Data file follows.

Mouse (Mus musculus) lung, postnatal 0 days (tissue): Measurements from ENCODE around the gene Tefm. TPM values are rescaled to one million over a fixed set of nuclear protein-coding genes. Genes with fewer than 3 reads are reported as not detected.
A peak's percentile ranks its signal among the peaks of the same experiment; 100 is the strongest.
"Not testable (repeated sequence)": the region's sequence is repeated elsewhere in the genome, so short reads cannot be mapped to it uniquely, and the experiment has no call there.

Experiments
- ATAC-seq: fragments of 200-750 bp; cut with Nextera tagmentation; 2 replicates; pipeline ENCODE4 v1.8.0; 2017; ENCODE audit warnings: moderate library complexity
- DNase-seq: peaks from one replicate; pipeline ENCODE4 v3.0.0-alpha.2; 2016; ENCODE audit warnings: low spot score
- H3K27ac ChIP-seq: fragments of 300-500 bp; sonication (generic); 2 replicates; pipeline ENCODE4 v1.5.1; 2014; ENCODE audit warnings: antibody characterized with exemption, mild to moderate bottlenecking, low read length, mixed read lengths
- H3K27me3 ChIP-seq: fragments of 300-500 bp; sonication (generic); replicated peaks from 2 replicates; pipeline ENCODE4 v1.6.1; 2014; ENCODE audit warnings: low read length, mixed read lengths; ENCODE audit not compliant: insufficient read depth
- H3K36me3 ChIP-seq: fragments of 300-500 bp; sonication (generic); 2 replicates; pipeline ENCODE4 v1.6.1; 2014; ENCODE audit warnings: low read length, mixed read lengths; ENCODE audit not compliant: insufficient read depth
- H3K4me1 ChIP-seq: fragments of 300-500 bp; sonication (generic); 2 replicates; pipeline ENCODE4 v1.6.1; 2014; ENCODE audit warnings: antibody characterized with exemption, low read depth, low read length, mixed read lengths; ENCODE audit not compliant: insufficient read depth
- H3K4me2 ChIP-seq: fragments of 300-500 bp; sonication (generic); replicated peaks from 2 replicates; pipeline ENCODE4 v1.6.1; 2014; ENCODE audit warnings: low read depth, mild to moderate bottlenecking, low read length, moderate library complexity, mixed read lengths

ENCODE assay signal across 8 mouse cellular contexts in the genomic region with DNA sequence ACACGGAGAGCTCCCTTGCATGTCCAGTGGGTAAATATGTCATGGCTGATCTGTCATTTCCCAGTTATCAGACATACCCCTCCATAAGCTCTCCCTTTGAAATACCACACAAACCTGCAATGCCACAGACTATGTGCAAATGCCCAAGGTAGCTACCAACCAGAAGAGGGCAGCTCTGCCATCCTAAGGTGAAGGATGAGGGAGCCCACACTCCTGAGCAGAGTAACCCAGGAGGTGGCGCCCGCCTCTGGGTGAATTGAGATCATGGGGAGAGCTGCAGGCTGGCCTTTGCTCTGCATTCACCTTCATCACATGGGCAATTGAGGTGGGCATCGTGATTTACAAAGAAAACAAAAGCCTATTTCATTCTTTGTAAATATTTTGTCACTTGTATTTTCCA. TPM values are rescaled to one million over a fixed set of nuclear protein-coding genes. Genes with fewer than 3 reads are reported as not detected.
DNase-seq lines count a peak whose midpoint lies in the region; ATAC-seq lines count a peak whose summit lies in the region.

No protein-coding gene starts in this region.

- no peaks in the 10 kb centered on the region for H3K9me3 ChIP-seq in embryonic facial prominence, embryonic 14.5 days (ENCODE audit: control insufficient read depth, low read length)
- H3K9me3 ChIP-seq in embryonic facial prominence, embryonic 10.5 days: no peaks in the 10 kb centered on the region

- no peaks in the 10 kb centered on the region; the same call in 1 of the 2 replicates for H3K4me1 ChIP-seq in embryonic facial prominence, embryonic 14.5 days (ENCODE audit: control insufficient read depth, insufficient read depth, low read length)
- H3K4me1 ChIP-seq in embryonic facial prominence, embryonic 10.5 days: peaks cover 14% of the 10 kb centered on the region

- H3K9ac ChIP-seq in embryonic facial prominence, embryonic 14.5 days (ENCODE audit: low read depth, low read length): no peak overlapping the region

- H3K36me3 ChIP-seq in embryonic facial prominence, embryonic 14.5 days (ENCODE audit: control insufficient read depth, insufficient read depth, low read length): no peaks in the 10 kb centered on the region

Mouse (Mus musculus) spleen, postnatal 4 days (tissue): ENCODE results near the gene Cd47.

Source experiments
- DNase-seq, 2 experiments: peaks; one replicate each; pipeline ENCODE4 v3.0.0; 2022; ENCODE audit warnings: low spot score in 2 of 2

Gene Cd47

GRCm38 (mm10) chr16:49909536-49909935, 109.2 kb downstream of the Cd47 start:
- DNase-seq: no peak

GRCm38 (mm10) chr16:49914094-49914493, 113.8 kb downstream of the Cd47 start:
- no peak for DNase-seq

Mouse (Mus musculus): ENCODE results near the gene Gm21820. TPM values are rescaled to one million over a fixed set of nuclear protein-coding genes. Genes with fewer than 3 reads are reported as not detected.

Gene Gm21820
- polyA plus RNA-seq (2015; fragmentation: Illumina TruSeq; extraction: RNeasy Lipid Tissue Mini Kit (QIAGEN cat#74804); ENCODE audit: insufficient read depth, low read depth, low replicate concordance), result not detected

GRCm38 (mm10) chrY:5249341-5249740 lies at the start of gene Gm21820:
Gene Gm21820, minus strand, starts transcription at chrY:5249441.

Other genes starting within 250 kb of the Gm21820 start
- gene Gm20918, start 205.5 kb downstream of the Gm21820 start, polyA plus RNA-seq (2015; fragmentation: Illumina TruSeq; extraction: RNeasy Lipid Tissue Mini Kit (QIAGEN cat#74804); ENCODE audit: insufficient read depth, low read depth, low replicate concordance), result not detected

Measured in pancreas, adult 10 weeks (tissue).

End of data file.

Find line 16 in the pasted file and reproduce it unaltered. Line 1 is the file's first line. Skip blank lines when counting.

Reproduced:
- H3K9me3 ChIP-seq in embryonic facial prominence, embryonic 10.5 days: no peaks in the 10 kb centered on the region